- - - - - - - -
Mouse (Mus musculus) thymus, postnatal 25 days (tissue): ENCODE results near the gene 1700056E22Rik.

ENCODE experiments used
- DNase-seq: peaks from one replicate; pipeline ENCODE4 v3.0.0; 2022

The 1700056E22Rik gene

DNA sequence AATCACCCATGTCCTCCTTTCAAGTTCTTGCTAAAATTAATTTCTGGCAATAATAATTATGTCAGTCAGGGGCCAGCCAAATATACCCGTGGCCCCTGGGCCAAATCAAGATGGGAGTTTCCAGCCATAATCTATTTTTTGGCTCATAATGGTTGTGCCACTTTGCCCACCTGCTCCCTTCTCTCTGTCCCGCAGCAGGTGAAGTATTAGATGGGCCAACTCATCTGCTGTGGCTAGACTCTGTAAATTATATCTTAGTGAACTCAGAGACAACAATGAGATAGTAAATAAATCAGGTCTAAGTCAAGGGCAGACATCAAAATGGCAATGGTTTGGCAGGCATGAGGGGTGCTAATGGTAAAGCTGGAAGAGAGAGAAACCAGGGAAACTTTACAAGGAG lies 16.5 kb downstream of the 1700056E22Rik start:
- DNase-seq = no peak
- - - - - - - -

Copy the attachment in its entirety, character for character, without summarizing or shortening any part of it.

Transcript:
Mouse (Mus musculus) thymus, postnatal 25 days (tissue): ENCODE results near the gene 1700056E22Rik.

ENCODE experiments used
- DNase-seq: peaks from one replicate; pipeline ENCODE4 v3.0.0; 2022

The 1700056E22Rik gene

DNA sequence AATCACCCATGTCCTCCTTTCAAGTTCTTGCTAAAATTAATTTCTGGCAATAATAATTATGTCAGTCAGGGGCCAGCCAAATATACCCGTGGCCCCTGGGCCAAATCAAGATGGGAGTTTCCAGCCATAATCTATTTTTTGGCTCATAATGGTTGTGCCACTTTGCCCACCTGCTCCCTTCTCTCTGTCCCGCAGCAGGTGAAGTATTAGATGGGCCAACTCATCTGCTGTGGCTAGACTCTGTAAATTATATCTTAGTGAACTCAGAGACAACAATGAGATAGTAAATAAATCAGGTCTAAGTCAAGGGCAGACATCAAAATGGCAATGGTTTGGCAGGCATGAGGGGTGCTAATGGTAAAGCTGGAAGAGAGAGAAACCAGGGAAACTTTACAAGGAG lies 16.5 kb downstream of the 1700056E22Rik start:
- DNase-seq = no peak